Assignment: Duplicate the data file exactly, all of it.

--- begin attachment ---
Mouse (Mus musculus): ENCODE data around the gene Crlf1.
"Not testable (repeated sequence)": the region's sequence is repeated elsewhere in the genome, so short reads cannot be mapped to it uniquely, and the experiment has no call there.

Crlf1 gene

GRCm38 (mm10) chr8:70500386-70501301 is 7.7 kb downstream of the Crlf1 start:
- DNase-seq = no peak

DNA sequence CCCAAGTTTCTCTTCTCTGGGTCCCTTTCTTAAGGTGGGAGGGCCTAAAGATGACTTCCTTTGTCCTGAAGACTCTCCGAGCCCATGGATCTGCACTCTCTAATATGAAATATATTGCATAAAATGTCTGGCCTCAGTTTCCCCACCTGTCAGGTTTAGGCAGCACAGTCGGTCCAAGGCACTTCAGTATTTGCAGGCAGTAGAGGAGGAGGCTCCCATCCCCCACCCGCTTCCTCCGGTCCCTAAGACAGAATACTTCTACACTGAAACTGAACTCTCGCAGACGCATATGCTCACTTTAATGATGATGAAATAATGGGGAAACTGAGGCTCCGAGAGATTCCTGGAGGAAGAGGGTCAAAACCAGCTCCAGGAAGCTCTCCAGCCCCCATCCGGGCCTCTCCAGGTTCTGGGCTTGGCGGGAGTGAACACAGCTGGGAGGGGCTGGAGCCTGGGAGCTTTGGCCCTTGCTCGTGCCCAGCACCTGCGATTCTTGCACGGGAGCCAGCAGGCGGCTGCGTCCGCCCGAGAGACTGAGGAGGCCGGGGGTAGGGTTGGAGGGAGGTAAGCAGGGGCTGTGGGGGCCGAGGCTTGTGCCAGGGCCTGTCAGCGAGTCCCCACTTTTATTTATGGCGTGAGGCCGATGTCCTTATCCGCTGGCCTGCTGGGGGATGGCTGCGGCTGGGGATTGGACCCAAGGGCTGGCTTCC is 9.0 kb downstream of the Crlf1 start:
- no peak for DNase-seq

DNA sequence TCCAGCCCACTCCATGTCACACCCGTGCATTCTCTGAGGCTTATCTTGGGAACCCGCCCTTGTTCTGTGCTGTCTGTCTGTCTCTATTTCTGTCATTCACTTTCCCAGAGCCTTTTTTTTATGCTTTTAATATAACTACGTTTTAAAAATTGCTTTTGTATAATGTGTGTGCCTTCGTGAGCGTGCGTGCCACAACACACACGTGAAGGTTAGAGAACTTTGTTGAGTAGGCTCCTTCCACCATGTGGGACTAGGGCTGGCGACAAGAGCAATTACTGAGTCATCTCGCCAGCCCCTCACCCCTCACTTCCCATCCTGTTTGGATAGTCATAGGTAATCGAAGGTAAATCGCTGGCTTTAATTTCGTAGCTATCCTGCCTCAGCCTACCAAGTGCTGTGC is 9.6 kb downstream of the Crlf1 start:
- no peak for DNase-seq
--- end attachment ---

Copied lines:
Mouse (Mus musculus): ENCODE data around the gene Crlf1.
"Not testable (repeated sequence)": the region's sequence is repeated elsewhere in the genome, so short reads cannot be mapped to it uniquely, and the experiment has no call there.

Crlf1 gene

GRCm38 (mm10) chr8:70500386-70501301 is 7.7 kb downstream of the Crlf1 start:
- DNase-seq = no peak

DNA sequence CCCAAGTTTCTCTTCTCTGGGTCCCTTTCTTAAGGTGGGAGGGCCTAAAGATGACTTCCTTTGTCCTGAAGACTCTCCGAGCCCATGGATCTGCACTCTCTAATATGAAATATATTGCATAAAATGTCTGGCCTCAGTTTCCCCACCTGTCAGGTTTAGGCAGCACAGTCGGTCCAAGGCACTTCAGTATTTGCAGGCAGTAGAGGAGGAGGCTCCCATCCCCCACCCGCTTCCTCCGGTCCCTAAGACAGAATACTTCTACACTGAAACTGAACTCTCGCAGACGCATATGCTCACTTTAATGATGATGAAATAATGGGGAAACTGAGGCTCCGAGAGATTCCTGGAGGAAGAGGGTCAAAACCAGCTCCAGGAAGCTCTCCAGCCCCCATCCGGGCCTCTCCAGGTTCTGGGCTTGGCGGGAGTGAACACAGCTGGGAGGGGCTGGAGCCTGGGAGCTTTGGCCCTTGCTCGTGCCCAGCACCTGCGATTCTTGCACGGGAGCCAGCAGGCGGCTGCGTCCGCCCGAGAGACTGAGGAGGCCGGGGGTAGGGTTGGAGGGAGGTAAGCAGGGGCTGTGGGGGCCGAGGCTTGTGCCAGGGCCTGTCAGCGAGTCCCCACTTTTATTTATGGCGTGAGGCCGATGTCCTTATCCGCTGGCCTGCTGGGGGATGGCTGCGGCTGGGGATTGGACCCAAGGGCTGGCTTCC is 9.0 kb downstream of the Crlf1 start:
- no peak for DNase-seq

DNA sequence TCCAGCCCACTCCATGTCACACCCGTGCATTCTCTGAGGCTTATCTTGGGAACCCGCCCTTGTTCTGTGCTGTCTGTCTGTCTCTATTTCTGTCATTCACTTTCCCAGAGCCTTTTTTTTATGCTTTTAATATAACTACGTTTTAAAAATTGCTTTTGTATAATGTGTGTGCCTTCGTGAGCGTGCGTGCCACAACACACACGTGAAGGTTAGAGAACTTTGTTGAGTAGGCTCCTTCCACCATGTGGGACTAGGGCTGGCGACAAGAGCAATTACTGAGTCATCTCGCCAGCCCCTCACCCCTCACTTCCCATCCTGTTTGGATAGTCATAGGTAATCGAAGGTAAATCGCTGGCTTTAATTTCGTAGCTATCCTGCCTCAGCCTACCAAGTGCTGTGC is 9.6 kb downstream of the Crlf1 start:
- no peak for DNase-seq